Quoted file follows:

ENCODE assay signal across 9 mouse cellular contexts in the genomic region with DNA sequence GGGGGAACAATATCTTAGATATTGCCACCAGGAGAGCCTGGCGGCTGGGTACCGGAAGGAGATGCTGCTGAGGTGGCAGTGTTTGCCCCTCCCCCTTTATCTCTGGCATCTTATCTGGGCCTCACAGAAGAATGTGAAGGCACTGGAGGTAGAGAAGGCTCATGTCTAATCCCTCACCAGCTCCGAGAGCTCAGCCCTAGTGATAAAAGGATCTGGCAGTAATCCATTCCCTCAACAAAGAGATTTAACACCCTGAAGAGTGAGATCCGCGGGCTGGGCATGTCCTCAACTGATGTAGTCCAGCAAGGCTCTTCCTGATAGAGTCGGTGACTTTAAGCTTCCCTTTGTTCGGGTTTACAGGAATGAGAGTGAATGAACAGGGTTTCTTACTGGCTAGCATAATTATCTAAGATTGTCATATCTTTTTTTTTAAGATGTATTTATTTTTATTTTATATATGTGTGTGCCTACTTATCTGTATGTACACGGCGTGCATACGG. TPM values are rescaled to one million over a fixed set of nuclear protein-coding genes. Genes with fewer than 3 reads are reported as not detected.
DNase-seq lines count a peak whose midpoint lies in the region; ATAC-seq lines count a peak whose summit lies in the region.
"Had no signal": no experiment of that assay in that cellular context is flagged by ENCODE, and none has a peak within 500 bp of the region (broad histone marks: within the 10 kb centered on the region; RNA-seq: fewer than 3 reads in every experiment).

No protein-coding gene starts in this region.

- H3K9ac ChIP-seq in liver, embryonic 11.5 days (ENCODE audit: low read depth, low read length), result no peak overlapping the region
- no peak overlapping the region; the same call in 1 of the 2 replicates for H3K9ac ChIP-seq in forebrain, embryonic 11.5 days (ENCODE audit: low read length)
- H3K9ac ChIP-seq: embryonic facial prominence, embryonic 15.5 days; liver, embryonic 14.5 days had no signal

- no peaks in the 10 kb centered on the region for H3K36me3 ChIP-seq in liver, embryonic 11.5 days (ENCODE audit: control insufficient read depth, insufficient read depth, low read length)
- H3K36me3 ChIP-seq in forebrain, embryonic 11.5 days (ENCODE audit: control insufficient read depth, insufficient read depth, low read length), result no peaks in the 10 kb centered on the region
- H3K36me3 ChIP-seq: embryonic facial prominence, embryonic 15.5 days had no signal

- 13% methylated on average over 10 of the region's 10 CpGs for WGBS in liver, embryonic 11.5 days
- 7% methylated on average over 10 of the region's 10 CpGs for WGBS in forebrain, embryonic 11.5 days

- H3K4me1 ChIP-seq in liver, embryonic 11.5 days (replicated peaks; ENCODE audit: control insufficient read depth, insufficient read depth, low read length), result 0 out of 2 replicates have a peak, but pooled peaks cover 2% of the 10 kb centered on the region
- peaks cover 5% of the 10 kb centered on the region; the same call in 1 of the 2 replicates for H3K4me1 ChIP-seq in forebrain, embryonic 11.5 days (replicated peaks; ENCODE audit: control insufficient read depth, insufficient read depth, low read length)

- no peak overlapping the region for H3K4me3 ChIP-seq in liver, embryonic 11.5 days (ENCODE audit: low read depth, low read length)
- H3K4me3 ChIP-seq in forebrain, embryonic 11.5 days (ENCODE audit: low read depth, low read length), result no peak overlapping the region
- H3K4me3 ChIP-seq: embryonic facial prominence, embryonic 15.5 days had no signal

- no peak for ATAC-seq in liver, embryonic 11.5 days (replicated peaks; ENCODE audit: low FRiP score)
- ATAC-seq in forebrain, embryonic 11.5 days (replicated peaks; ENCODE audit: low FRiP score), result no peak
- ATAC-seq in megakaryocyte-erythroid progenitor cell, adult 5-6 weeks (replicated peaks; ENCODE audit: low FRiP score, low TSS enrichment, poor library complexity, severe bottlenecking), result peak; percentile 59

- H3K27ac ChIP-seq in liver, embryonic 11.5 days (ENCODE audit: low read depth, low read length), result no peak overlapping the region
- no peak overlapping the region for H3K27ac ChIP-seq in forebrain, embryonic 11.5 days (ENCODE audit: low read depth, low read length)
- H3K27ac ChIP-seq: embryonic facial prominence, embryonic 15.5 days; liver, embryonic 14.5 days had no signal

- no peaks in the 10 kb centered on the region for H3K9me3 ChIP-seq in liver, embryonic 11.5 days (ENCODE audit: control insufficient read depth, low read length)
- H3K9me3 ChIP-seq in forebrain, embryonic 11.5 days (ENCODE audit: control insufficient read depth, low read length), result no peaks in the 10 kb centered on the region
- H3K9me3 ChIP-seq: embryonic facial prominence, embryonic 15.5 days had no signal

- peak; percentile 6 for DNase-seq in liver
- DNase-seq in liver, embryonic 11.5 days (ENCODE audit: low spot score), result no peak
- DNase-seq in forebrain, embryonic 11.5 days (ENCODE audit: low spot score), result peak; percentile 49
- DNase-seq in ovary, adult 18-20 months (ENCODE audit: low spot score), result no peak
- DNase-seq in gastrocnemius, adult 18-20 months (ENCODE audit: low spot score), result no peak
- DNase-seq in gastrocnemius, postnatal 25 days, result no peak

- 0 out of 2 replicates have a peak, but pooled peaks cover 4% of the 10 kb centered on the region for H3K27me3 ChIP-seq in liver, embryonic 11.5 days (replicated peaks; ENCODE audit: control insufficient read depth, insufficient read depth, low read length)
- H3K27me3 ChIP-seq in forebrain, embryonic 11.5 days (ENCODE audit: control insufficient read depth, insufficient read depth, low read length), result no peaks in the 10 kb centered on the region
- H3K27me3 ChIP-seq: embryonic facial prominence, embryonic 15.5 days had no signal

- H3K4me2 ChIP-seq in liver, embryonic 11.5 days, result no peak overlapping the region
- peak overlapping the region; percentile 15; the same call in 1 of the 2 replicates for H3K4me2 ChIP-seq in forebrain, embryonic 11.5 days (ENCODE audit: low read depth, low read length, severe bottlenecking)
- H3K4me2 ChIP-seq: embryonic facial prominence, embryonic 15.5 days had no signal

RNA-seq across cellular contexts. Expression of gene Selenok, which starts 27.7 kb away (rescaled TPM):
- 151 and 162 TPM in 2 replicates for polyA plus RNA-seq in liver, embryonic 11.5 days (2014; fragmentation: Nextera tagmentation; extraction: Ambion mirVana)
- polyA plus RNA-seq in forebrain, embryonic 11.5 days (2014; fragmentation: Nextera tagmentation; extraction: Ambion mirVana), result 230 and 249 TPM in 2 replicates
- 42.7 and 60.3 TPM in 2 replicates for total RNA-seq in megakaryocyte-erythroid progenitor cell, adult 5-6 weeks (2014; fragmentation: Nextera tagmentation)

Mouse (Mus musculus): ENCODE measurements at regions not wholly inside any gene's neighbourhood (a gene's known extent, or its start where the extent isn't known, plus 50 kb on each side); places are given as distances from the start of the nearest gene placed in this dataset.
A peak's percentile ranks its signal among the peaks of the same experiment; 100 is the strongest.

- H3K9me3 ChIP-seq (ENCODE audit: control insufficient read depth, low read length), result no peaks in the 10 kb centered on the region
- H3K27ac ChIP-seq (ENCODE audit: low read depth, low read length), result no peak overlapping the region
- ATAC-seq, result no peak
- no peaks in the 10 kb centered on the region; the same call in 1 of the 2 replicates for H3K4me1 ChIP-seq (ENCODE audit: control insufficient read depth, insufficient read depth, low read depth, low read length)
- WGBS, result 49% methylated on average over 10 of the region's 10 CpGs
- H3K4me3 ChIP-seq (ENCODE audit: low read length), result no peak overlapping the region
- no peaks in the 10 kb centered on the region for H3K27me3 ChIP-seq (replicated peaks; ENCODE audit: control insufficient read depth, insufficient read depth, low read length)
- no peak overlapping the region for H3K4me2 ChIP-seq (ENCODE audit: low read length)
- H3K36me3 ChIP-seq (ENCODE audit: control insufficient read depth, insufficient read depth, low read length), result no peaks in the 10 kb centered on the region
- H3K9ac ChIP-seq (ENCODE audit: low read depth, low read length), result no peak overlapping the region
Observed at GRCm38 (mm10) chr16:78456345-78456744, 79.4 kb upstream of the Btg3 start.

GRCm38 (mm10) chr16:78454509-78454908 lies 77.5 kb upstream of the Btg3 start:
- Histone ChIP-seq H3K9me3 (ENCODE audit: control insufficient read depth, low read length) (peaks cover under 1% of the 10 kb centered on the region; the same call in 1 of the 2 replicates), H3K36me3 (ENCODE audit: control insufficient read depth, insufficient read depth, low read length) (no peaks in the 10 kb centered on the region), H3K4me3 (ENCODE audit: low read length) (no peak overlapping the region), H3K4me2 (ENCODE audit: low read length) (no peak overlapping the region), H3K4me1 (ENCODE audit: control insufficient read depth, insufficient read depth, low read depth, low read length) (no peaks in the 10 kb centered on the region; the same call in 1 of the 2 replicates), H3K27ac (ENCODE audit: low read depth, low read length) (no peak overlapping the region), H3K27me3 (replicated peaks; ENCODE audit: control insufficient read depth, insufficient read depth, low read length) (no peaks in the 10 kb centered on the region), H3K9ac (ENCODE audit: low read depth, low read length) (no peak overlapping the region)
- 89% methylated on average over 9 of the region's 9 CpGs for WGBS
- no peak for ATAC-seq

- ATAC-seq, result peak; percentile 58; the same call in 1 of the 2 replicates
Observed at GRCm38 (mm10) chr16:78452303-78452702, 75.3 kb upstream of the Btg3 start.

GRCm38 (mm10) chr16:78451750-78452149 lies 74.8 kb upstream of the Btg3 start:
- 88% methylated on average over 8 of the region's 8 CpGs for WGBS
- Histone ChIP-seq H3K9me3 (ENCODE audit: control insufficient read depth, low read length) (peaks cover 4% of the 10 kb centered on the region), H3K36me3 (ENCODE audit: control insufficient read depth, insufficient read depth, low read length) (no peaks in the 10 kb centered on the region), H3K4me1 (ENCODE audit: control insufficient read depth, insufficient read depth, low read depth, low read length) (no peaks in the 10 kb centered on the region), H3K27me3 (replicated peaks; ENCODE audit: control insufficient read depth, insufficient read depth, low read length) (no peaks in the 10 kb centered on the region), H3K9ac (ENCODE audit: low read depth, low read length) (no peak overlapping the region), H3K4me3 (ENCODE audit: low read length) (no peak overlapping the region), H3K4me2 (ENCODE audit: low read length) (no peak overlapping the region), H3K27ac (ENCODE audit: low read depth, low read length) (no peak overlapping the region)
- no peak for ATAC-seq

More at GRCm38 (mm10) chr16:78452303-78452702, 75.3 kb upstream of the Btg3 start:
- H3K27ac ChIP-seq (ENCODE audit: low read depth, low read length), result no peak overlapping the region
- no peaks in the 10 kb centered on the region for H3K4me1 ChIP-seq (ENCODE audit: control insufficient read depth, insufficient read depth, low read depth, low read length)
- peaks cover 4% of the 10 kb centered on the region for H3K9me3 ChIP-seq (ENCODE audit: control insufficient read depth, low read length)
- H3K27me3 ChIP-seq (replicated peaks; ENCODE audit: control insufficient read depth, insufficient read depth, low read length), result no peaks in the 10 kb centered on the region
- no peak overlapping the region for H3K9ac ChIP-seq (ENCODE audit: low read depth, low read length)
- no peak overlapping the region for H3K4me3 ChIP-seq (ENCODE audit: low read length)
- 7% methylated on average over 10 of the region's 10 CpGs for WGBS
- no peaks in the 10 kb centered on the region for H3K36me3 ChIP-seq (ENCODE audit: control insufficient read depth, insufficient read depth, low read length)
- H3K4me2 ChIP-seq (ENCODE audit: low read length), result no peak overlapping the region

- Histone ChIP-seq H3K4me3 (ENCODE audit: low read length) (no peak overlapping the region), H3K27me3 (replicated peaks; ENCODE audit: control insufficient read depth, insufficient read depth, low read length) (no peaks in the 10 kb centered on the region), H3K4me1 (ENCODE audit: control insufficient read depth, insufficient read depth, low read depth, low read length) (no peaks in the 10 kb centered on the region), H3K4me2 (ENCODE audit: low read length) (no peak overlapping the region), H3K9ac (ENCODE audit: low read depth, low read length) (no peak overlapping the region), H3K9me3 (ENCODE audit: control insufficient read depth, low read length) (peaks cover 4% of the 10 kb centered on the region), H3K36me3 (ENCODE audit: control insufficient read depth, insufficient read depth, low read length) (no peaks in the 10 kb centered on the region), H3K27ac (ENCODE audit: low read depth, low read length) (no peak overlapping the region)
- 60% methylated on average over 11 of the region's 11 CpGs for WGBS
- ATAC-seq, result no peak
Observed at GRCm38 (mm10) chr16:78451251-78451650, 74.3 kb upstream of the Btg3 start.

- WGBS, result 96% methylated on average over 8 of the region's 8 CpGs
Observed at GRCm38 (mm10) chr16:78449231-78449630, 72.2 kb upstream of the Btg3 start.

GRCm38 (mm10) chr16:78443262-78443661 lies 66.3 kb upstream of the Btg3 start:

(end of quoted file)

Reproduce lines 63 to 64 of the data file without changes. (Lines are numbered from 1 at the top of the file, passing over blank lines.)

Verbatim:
- 88% methylated on average over 8 of the region's 8 CpGs for WGBS
- Histone ChIP-seq H3K9me3 (ENCODE audit: control insufficient read depth, low read length) (peaks cover 4% of the 10 kb centered on the region), H3K36me3 (ENCODE audit: control insufficient read depth, insufficient read depth, low read length) (no peaks in the 10 kb centered on the region), H3K4me1 (ENCODE audit: control insufficient read depth, insufficient read depth, low read depth, low read length) (no peaks in the 10 kb centered on the region), H3K27me3 (replicated peaks; ENCODE audit: control insufficient read depth, insufficient read depth, low read length) (no peaks in the 10 kb centered on the region), H3K9ac (ENCODE audit: low read depth, low read length) (no peak overlapping the region), H3K4me3 (ENCODE audit: low read length) (no peak overlapping the region), H3K4me2 (ENCODE audit: low read length) (no peak overlapping the region), H3K27ac (ENCODE audit: low read depth, low read length) (no peak overlapping the region)